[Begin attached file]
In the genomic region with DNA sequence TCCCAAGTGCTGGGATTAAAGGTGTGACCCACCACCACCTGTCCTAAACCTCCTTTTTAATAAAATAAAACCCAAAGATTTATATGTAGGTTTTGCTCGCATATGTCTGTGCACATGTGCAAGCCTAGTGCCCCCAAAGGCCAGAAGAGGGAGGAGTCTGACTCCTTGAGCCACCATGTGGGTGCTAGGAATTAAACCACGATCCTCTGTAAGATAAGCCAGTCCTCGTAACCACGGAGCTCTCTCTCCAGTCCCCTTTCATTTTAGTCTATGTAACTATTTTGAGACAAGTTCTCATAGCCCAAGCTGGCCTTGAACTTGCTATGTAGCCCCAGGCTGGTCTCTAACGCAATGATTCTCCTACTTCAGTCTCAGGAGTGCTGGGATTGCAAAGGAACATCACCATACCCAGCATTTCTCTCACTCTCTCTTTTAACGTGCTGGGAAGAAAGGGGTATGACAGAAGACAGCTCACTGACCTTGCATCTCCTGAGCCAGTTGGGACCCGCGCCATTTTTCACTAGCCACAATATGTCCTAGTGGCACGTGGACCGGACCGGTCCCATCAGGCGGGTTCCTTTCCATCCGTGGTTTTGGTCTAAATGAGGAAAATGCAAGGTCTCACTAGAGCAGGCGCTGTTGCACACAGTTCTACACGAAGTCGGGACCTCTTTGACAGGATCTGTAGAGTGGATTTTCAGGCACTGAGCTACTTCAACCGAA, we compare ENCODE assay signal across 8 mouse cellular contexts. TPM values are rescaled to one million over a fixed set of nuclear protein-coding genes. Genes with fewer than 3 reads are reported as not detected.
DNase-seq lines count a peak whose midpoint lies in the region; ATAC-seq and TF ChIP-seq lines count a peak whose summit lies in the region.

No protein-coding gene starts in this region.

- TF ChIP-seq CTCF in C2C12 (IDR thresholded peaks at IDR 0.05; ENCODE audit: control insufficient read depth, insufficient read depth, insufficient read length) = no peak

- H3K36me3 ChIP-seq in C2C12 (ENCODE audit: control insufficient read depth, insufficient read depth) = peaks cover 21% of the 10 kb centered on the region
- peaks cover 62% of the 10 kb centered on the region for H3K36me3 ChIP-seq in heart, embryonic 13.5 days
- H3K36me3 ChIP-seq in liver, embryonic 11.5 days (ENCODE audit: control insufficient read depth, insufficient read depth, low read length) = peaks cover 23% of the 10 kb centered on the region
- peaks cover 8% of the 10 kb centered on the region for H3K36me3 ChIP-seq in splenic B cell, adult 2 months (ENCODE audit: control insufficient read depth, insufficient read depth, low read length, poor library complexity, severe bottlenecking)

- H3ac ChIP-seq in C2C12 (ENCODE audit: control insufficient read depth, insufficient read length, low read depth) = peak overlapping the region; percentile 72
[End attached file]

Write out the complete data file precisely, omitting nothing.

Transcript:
In the genomic region with DNA sequence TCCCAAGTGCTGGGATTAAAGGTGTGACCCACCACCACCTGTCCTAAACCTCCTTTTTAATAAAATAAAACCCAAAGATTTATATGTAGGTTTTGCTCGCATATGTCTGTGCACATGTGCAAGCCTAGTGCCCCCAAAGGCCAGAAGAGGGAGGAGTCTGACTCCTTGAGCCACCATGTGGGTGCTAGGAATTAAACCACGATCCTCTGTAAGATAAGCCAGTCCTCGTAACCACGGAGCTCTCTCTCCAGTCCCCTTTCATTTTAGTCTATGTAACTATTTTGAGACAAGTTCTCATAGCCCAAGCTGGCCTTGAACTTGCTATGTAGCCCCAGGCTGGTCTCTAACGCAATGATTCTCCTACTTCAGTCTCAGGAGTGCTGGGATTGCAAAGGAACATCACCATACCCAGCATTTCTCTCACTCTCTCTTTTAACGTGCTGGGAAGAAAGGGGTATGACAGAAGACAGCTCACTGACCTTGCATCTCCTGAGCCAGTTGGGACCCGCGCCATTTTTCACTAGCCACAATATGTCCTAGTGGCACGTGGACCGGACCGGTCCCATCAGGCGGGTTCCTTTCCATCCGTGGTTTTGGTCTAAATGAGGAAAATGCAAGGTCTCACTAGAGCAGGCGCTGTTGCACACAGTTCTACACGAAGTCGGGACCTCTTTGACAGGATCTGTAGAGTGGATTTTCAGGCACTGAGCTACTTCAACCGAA, we compare ENCODE assay signal across 8 mouse cellular contexts. TPM values are rescaled to one million over a fixed set of nuclear protein-coding genes. Genes with fewer than 3 reads are reported as not detected.
DNase-seq lines count a peak whose midpoint lies in the region; ATAC-seq and TF ChIP-seq lines count a peak whose summit lies in the region.

No protein-coding gene starts in this region.

- TF ChIP-seq CTCF in C2C12 (IDR thresholded peaks at IDR 0.05; ENCODE audit: control insufficient read depth, insufficient read depth, insufficient read length) = no peak

- H3K36me3 ChIP-seq in C2C12 (ENCODE audit: control insufficient read depth, insufficient read depth) = peaks cover 21% of the 10 kb centered on the region
- peaks cover 62% of the 10 kb centered on the region for H3K36me3 ChIP-seq in heart, embryonic 13.5 days
- H3K36me3 ChIP-seq in liver, embryonic 11.5 days (ENCODE audit: control insufficient read depth, insufficient read depth, low read length) = peaks cover 23% of the 10 kb centered on the region
- peaks cover 8% of the 10 kb centered on the region for H3K36me3 ChIP-seq in splenic B cell, adult 2 months (ENCODE audit: control insufficient read depth, insufficient read depth, low read length, poor library complexity, severe bottlenecking)

- H3ac ChIP-seq in C2C12 (ENCODE audit: control insufficient read depth, insufficient read length, low read depth) = peak overlapping the region; percentile 72